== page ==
Social Update: The Stakes of America's War of Words with North Korea

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Another day, another North Korean missile being launched. Nowadays, it happens so often that many have become desensitized to the news that the rogue state has launched yet another ballistic missile, the last two over Japan's mainland. Before coming to conclusions regarding North Korea, it's always important to look at some of the background and history regarding North Korea, its leaders, and American relations. 

The entire Korean peninsula (North and South), was occupied by the Japanese prior and during portions of World War II. During Japanese occupation, Korean traditions and culture was severely repressed. Because of this and much damage to the country's economy, guerilla armies began to spring up during these years. One guerilla army in particular, the Liberation Army, was lead by Kim Il-Sung, a Korean communist, great grandfather of Kim Jong-Un, and first leader of the inevitable Democratic People's Republic of Korea (North Korea). 

By 1945, once World War II had come to a close, Japanese occupation was over and the peninsula was governed by the United States and the Soviet Union. The country was split into two, with the United States controlling the south and the Soviet Union taking the north. Eventually, Kim Il-Sung became ruler of North Korea, and the Soviets withdrew in 1948. The United States followed suit in 1949. Only one year later, North Korea invaded South Korea and all the major players came back to the table, this time including China. 

By the end of the Korean War in 1953, North Korea began instituting a policy known was Juche, which was just a nationalist agenda focused on Korean interests first. The last Chinese soldiers withdrew by 1958 and North Korea was relatively independent, but still receiving aid from the Soviet Union and China. However, ultimately, North Korea's economy began to stagnate because of Kim's Juche policy, and it was dealt two huge blows in 1976 (China's communist leader Mao Zedong died) and 1991 (the Soviet Union collapsed). With suddenly no economic aid, the country began to seriously weaken. In 1994, Kim died, leaving his son Kim Jong-Il, who most of us are aware of, in charge. The new Kim immediately instituted a military first policy, which further weakened North Korea's ability to sustain its economy and feed its people.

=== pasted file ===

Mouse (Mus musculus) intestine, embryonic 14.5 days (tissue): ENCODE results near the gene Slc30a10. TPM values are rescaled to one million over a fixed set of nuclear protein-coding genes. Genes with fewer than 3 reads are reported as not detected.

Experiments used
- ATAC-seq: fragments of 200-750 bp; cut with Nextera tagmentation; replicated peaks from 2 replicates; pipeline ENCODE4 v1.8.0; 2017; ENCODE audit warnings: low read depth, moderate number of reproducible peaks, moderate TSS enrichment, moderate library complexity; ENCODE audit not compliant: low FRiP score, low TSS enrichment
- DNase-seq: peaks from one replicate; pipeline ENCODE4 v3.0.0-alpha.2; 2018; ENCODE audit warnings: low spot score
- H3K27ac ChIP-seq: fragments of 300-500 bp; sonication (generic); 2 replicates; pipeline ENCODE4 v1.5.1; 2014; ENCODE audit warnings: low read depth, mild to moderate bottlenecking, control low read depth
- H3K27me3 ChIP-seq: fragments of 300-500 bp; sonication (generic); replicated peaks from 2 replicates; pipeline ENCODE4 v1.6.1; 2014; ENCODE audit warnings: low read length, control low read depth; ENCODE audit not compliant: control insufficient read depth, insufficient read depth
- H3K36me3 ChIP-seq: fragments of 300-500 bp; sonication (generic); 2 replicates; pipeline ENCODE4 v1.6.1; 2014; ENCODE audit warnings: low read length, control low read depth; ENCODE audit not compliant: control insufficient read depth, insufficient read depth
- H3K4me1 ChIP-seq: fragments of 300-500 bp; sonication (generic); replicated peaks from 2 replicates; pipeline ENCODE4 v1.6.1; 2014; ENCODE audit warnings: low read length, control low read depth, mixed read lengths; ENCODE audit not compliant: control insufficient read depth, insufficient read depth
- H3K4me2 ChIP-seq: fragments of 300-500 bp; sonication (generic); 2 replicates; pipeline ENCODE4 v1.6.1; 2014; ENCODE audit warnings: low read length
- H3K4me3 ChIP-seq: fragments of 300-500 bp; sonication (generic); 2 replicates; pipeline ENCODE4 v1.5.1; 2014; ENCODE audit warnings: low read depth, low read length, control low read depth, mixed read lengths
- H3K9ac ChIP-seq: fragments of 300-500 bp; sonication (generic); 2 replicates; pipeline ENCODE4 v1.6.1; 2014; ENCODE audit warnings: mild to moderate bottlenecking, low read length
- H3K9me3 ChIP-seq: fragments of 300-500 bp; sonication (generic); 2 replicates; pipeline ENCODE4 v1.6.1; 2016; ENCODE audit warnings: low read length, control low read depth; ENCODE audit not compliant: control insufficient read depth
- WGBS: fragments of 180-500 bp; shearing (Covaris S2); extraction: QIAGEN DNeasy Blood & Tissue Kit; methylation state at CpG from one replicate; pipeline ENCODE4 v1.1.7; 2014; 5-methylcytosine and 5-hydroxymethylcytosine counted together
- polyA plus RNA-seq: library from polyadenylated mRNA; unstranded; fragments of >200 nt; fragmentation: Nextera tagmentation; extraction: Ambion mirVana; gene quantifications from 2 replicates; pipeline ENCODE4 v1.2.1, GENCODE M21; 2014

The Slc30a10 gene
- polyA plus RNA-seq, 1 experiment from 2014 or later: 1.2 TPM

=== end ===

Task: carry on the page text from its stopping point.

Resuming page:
The new Kim knew what he was doing, though. By building up its army and nuclear arsenal, North Korea made itself untouchable by foreign powers. Additionally, Kim kept up the same cult of personality that his father benefited from. During his rule, Kim Jong-Il kept up the appearance that he was some kind of diety, and state sponsored media reported on this and ingrained it into the daily life of its people. Jong-Il's birthday was a national holiday and the day of his death is still celebrated in North Korea today. His son enjoyed a similar kind of life, with himself being the center of attention when it came to the everyday dealings of regular citizens. State media reported in 2010 that Jong-Il's distinct clothing and hairstyles, which sometimes bordered on bizarre, had set worldwide trends and its citizens either believed it or chose to act like they did out of fear or respect for his father. 

By the time of Jong-Il's death in 2011, his government was viewed by the world as one of the most repressive regimes in history. By the time of his death, North Korea was estimated to have over 200,000 political prisoners. Additionally, North Korea did not allow any freedom of press, religion, or speech. However, Jong-Il spent his rule trying to drive home a point to its people. That point was that the United States in particular was constantly trying to undermine North Korean independence and that Kim's insistence on building up its nuclear arsenal was just his way of protecting his people. Kim would use UN sanctions and the words of American presidents to justify his actions, and it worked for the most part. 

This leads us to current American and North Korean relations under Jong-Il's son, Kim Jong-Un. While it is reported that Jong-Un values the welfare of his own people more so than his father ever did, the new Kim regime continues to jail and execute political prisoners. One prominent execution was of his uncle, Jang Song-Thaek, who was executed along with his extended family for having acted against the government. The thoughts from outside North Korea were that his "crimes" had actually been to prioritize economic policy over military and nuclear arsenal spending. 

Regardless of the differences between the new Kim and his father, they continue to antagonize and chide the West, including the United States. The only difference now is how American leaders are reacting to the provocations. Any threats made to North Korea only continue to give Kim ammunition to defend his actions when it comes to focusing an already cash strapped country on military spending. The state run media doesn't need to create propaganda about how the United States is trying to undermine them when we have an American president that will go on national television and just flat out tell the world that that is exactly what they are trying to do. 

Previous policy regarding North Korea has always been to use UN sanctions against them and to not directly engage with the propaganda by North Korea. Our new administration seems to want to go against this, but to what end? War with North Korea will devestate the world no matter how you look at it. Nuclear weapons will be launched, people will die, the South Korean economy would crumble, etc. It is in nobody's best interest to provoke North Korea.